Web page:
To make prevention programs more effective and understand “what works for whom,” evidence regarding what individual characteristics predict intervention responsiveness is needed. Previous studies have evaluated a military parent training program known as After Deployment Adaptive Parenting Tools/ADAPT, yet less is understood about the program’s varying effects for fathers. We tested the physiological regulation of emotion during social interactions as a moderator predicting fathers’ responsiveness in a randomized trial of ADAPT, in which emotion regulation was operationally measured through vagal flexibility (VF; dynamic changes in cardiac vagal tone). Families with a child aged between 4 and 13 years for whom physiological data were gathered (n = 145) were randomly assigned to ADAPT (14-week face-to-face group intervention) or a control group (services as usual). Fathers in these families were National Guard/Reserve members who had been deployed to war in Iraq and/or Afghanistan and recently returned. Prior to the intervention, cardiac data was collected in-home throughout a set of family interaction tasks and VF was operationalized as the changes in high frequency (HF) power of heart rate variability (HRV) from a reading task to a problem-solving task. Parenting behaviors were observed and coded based on theory-driven indicators pre-intervention and at 1-year follow-up. Results of structural equation modeling showed that VF significantly moderated fathers’ intervention responsiveness, such that fathers with higher vs. lower VF exhibited more effective parenting at 1-year follow-up if they were randomized into ADAPT vs. the control group. This study is the first to demonstrate that parasympathetic vagal functioning may be a biomarker to predict response to a military parenting intervention to enhance parenting in combat deployed fathers. The implications for precision-based prevention are discussed.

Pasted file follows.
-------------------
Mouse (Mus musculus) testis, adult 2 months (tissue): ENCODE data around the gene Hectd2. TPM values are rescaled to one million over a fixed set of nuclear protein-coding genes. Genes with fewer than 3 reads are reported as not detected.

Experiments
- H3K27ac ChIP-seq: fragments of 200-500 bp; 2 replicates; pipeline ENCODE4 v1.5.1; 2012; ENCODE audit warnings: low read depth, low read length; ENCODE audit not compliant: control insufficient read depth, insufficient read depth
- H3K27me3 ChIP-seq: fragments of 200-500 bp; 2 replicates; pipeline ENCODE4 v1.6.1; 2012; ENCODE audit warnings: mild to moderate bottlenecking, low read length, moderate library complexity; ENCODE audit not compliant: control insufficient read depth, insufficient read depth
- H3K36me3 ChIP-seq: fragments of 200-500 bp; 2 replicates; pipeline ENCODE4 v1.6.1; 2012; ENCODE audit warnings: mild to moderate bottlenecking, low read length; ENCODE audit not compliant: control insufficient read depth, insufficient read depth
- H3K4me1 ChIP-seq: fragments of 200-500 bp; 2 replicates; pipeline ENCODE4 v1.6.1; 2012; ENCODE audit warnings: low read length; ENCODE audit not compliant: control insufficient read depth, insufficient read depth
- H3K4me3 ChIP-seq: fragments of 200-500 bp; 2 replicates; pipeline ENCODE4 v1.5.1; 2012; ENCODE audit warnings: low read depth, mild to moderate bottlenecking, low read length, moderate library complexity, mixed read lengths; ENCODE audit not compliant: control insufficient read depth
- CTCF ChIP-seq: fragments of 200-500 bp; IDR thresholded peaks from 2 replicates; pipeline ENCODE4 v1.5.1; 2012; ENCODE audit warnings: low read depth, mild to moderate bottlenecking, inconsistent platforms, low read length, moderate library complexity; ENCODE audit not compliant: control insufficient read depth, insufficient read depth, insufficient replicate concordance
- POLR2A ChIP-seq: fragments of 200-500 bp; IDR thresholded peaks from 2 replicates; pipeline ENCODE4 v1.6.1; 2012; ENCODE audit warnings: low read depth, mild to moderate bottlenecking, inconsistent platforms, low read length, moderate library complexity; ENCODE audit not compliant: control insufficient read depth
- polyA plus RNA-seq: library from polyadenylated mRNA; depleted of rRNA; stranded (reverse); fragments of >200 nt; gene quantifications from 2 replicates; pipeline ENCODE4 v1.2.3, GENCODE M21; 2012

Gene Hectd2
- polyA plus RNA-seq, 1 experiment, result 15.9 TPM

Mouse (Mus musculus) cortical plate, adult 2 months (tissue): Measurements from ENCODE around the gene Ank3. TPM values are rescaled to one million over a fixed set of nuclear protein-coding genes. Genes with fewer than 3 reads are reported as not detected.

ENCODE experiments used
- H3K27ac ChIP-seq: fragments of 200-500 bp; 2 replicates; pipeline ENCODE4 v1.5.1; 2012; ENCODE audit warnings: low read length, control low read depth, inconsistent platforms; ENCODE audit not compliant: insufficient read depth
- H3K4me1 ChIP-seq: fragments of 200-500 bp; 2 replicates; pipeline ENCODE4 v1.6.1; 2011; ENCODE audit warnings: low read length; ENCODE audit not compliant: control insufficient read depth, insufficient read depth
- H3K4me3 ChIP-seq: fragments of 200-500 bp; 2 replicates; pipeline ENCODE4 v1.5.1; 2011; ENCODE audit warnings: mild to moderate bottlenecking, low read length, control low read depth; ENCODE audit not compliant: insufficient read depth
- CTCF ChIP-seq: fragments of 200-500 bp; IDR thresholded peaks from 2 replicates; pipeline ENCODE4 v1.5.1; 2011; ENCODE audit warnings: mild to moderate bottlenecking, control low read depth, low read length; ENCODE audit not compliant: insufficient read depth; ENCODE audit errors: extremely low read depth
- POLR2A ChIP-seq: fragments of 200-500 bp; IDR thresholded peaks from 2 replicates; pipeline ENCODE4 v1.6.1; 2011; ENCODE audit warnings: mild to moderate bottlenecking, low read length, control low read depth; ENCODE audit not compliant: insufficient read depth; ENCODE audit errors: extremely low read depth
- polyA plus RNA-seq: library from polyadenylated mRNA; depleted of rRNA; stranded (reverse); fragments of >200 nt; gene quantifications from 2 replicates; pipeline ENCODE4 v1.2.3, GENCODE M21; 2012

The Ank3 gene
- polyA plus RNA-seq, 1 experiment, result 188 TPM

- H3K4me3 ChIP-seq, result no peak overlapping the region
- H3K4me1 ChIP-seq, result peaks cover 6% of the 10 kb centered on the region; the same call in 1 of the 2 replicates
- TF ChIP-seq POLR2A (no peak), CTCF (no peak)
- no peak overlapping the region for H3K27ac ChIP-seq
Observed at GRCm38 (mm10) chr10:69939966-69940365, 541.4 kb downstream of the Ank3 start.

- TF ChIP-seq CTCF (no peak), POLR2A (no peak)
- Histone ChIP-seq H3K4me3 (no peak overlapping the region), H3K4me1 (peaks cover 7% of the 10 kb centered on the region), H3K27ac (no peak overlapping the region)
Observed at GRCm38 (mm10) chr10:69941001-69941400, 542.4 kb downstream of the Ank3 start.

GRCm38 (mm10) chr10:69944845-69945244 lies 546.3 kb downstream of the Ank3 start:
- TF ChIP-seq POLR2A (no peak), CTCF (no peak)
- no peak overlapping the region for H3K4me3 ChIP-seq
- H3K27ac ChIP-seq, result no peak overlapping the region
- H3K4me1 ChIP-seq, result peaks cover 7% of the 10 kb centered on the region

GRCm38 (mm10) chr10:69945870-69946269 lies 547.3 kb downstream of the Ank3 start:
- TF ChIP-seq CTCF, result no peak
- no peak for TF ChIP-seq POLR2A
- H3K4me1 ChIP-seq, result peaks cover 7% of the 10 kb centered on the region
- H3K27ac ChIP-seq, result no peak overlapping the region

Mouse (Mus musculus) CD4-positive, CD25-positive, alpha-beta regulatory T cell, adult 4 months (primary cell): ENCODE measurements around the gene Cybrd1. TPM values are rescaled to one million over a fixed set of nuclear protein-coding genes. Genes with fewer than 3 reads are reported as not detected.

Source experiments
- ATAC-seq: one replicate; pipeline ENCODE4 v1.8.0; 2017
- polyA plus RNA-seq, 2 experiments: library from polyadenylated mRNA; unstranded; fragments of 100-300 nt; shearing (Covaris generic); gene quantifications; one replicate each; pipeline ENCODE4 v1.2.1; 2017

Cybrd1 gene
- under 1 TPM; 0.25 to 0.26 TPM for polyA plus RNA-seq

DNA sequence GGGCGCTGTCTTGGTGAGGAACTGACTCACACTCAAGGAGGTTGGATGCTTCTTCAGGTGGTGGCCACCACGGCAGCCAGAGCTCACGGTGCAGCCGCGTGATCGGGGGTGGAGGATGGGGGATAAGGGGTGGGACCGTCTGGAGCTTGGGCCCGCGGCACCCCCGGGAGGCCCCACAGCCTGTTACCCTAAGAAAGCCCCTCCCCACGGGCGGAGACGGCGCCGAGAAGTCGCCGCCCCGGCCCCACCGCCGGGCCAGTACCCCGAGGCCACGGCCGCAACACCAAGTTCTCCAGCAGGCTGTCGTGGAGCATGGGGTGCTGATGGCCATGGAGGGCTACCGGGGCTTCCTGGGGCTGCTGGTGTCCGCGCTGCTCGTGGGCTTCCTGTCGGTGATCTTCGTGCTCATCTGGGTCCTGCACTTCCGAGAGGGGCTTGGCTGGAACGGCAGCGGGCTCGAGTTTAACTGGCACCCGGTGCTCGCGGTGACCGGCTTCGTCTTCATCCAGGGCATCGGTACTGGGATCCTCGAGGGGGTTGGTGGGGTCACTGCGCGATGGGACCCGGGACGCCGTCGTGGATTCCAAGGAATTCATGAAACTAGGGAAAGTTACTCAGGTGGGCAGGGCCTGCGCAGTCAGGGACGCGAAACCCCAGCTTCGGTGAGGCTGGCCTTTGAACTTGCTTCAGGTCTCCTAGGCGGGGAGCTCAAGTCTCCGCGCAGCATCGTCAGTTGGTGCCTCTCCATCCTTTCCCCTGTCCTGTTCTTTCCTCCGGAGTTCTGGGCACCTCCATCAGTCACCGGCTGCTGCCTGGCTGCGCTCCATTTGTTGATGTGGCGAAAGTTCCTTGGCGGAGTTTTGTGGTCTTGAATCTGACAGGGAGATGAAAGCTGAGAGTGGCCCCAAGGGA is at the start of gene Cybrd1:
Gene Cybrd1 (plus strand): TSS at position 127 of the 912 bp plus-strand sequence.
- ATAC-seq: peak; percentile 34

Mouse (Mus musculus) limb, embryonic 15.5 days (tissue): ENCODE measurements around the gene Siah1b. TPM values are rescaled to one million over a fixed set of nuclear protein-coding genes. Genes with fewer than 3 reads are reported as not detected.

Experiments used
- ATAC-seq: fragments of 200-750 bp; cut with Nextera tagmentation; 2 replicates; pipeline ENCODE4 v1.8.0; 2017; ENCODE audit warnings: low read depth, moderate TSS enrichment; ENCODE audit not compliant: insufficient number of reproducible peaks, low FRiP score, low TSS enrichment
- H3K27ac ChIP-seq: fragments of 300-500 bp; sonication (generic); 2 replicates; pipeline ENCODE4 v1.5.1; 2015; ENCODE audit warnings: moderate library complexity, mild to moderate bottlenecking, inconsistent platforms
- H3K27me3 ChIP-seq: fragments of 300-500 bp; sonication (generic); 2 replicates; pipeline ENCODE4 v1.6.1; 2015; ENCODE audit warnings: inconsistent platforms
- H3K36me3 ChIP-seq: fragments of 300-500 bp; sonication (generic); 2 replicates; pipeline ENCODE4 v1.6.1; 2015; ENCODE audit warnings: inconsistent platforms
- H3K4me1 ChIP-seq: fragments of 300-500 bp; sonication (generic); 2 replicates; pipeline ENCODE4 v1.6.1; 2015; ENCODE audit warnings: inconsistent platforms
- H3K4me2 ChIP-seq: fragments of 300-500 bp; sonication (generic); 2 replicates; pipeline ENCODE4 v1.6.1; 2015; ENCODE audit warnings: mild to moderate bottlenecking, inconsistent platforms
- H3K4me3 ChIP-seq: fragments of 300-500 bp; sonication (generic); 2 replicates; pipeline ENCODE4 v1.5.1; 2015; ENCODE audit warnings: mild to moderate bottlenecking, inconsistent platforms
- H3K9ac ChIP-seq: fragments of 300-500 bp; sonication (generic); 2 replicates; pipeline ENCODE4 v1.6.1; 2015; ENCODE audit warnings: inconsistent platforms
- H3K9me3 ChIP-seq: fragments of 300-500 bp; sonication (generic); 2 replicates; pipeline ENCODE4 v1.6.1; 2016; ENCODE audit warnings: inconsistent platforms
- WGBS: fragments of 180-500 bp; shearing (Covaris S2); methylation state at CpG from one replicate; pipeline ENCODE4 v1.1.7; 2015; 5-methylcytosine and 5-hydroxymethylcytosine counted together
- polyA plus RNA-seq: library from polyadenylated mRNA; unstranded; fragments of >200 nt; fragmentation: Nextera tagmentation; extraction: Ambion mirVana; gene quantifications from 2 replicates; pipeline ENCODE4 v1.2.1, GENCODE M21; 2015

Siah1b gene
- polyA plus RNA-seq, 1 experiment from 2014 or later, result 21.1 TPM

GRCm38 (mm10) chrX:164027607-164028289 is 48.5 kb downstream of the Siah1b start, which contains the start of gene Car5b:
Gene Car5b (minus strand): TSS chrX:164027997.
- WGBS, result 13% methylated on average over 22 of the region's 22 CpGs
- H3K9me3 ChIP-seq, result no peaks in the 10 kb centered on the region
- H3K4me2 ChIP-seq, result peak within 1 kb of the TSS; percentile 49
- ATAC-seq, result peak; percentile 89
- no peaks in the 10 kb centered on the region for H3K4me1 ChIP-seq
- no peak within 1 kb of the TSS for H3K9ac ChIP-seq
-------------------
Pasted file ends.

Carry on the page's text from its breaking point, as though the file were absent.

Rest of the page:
Bibliographical noteFunding Information:
The results of this paper were presented at the 26th Annual Meeting of the Society for Prevention Research. This paper was part of a doctoral thesis supported by a Waller Summer Fellowship and a David and Karen Olson Fellowship, Department of Family Social Science, University of Minnesota, to the first author. The first author’s work on this paper was supported by a National Research Service Award (NRSA) in Primary Prevention by the National Institute on Drug Abuse through the Department of Psychology and the Research and Education to Advance Children’s Health (REACH) Institute at Arizona State University, grant no. T32 DA039772. The ADAPT study was funded by the National Institute on Drug Abuse, grant no. R01 DA030114 (PI: AG). The authors wish to thank Dave DeGarmo, Gerry August, Tim Piehler, Lindsay Weiler, and Dan Berry for their contribution to the conceptualization and analyses presented in this study, as well as Laurel Davis, Jingchen Zhang, Kadie Ausherbauer, and Ashley Chesmore for their contribution to data preparation.
© 2020, Society for Prevention Research.
- Heart rate variability
- Military families
- Parenting intervention
- Vagal tone